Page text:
Richard Purtill, The Golden Gryphon Feather (DAW, 1979; reprint Author House, 2004)
Richard Purtill, The Stolen Goddess (DAW, 1980; reprint Author House, 2004)
Richard Purtill, The Mirror of Helen (DAW, 1983; reprint Author House, 2004)

The Golden Gryphon Feather

Young Chryseis is taken from her Athenian home and placed on a ship with thirteen other maidens and youths bound for Crete, which the natives call Kaphtu. She is shunned by her compatriots because she becomes friendly with their captors and begins to learn their language, but Chryseis' cleverness in doing so may be all that can protect them in their coming trials. The fourteen of them have been sent as tribute to M'nos of Kaphtu, the King of the Sea People. He has given orders that they are to replace his own children in the Dance of the Bull, a ceremony sacred to Poseidon, which is as dangerous as it is beautiful. With the help of Ariadne, the princess of Kaphtu, and with the talents of Chryseis, it is just possible that they will survive the Dance.

I stayed up until nearly dawn reading this book, and then picked up the second volume and read a chapter and a half before giving up and going to sleep. I was simply delighted. Why?

Well, first there's his writing style. It's simple, uncomplicated. It describes just enough to give a glowing mental picture without ever slowing down the flow of the story. Since it's written for children or teenagers (the characters are all in their teens, but I would have loved these at, say, age eight), and the subject material is pretty far removed from what most of them know, there's a lot of things that have to be explained, but it's never done patronizingly, and it's generally done in such a way as to actually further the plot.

Then there's the plot itself. He borrows smoothly from mythology, history, and archaeology to create a living setting for mythological events. Interestingly, in all three of these books, he avoids directly depicting the most famous events of the myths concerned. He comes closest in the third book, where he does show some of the major events of the life of Helen of Troy and Sparta, but he skips over the period of the Illiad itself. His plots are, instead, built around the myths, concentrating on what made it possible for the myths to happen or to be resolved.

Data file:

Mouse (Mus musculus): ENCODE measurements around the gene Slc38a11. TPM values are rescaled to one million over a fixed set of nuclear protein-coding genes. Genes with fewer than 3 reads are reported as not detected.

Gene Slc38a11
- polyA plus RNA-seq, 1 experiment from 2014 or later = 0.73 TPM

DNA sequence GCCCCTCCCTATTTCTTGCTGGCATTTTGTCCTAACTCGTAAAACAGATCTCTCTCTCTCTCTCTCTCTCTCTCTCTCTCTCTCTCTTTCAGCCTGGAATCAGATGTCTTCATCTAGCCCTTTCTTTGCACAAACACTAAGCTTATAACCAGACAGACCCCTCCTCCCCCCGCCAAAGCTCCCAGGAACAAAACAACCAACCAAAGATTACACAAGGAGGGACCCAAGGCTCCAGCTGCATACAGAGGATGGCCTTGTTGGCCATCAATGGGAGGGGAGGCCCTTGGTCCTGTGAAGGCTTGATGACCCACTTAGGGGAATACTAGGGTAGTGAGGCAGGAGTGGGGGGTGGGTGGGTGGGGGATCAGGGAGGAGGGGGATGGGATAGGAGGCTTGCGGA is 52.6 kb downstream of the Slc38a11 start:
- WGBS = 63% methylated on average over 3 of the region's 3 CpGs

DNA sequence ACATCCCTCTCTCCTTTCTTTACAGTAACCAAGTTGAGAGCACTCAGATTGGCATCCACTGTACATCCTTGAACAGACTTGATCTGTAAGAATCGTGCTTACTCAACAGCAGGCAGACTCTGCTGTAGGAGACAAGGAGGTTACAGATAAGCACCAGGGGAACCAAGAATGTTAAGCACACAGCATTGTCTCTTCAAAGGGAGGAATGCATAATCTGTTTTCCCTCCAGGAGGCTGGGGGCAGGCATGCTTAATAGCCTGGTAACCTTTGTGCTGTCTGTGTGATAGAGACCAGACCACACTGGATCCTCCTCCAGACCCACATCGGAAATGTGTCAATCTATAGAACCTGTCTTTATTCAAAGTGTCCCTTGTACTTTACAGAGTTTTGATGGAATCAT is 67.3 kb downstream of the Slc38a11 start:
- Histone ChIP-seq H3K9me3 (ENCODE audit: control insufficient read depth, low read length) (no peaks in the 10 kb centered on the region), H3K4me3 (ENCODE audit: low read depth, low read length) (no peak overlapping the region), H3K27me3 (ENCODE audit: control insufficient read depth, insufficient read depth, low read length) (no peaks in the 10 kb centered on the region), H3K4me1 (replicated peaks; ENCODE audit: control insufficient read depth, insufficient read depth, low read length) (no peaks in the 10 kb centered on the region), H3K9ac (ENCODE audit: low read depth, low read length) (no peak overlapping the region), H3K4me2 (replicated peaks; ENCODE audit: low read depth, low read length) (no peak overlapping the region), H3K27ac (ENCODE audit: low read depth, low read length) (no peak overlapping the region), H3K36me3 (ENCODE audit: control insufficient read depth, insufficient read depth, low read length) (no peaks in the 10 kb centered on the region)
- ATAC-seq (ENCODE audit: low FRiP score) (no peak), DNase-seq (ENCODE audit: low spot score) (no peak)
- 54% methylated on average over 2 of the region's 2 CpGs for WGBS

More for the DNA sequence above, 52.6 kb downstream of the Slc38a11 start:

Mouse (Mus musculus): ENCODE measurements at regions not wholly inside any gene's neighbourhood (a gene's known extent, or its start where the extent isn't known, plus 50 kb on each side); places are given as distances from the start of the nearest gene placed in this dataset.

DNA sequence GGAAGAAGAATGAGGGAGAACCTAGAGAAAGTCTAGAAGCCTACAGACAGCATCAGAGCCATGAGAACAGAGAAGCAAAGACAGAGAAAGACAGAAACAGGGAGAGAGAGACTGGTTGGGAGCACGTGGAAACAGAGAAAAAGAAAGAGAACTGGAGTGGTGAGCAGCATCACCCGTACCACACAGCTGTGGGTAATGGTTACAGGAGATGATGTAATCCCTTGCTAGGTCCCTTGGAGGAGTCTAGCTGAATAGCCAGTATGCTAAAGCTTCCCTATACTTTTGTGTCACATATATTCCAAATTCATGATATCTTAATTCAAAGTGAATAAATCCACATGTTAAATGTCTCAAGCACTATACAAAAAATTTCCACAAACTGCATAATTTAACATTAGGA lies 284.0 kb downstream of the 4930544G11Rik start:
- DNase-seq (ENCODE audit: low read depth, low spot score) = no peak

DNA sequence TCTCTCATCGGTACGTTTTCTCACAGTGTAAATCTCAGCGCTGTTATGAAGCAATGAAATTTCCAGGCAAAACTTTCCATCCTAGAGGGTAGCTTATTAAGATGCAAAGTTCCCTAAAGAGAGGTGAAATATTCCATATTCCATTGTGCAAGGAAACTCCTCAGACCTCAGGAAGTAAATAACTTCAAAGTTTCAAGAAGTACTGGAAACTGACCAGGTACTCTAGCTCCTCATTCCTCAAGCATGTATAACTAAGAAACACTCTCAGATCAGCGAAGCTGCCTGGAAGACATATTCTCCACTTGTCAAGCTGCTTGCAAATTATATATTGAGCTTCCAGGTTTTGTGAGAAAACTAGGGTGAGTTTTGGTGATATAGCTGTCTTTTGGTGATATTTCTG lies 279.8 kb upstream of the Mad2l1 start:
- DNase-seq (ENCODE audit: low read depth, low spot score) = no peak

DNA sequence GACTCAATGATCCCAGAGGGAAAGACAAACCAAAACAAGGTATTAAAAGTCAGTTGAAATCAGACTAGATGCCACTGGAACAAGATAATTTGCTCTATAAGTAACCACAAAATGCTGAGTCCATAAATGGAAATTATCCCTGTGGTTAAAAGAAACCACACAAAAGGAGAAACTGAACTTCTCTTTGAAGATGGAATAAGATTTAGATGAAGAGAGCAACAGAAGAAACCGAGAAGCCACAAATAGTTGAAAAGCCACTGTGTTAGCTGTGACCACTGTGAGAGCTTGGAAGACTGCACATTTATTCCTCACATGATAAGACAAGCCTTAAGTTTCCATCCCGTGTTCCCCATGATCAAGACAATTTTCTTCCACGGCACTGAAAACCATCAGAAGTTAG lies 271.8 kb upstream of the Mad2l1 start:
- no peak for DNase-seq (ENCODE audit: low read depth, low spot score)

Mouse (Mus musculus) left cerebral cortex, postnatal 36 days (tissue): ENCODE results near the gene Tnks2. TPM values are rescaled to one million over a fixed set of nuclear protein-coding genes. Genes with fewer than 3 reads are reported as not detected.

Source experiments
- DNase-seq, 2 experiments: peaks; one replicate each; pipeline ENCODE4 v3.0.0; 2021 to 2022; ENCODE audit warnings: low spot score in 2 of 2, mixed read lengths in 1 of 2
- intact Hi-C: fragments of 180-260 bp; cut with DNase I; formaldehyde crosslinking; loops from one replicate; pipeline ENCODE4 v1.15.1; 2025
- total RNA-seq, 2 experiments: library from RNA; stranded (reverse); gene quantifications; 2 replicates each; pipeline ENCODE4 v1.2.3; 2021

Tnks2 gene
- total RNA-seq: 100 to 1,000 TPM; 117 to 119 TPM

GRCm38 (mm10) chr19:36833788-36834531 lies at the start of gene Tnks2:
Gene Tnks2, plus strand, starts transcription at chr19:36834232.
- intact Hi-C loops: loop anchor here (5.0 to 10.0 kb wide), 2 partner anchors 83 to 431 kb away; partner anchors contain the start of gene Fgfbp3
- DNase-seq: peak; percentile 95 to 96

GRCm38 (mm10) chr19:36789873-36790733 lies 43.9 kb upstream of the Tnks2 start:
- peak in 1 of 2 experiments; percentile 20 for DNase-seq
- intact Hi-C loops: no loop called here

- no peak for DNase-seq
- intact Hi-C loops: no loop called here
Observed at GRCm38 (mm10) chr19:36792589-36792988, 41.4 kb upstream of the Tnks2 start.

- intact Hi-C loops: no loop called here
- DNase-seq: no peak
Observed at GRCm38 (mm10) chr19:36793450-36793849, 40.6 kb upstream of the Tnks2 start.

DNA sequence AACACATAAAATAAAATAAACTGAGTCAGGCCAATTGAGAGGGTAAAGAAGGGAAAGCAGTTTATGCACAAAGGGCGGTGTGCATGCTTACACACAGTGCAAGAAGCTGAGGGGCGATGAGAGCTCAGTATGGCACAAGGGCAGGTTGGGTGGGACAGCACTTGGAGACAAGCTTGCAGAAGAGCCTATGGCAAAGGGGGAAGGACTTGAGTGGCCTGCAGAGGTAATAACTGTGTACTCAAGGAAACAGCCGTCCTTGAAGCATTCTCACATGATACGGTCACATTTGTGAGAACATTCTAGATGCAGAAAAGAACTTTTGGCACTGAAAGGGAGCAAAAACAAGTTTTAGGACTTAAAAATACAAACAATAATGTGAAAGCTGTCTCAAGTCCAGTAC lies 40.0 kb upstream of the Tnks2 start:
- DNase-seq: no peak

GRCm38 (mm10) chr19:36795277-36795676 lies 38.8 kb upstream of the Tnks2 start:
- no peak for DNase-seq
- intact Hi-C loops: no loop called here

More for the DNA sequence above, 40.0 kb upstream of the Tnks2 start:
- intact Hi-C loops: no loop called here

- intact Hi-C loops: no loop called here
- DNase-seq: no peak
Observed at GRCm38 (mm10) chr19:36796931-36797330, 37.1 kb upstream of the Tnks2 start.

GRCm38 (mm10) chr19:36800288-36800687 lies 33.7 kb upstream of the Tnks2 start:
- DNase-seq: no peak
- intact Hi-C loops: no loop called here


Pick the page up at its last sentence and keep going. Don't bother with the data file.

There's also the mythology itself, my own first love. He knows it inside and out, better than I do, and is very faithful to the stories. Every time I thought I'd caught him out and sat down to do the research to prove it, I proved myself wrong instead. I had never even heard the version of Ariadne's fate that he gives, but I like it much better than the one I did know, and sure enough, it's listed in the invaluable Greek Mythology Link. He even gives plausible explanations for some of the contradictions between versions.

Good writing, good story, good mythology. And there are three volumes of it!

The Stolen Goddess

After the death of his father, Akademus and his mother Alceme the Dancer, once a companion of Chryseis, set out from Karia. Akademus, or Ducalion to his friends, goes for adventure, while Alceme seeks her old friends for comfort in her mourning. Ducalion, eager to see the place of which he's heard so many stories, heads for Kaphtu. There he finds that Akama, the daughter of Ph'dare and Theseus, and who is now princess of Kaphtu, is in danger. Her parents are far away in Athens, and she must choose a husband to rule her lands while trying to learn the Dance of the Bull and master the powers that are her birthright as a descendant of Olympians. Her father has forbidden her to take the steps that would strengthen her abilities, leaving her terribly vulnerable during the Dance of the Bull. Politically, she faces hindrance, opposition, and even rebellion. Could Ducalion, himself of royal blood, be not only the husband she wants for herself, but the one she needs for her lands?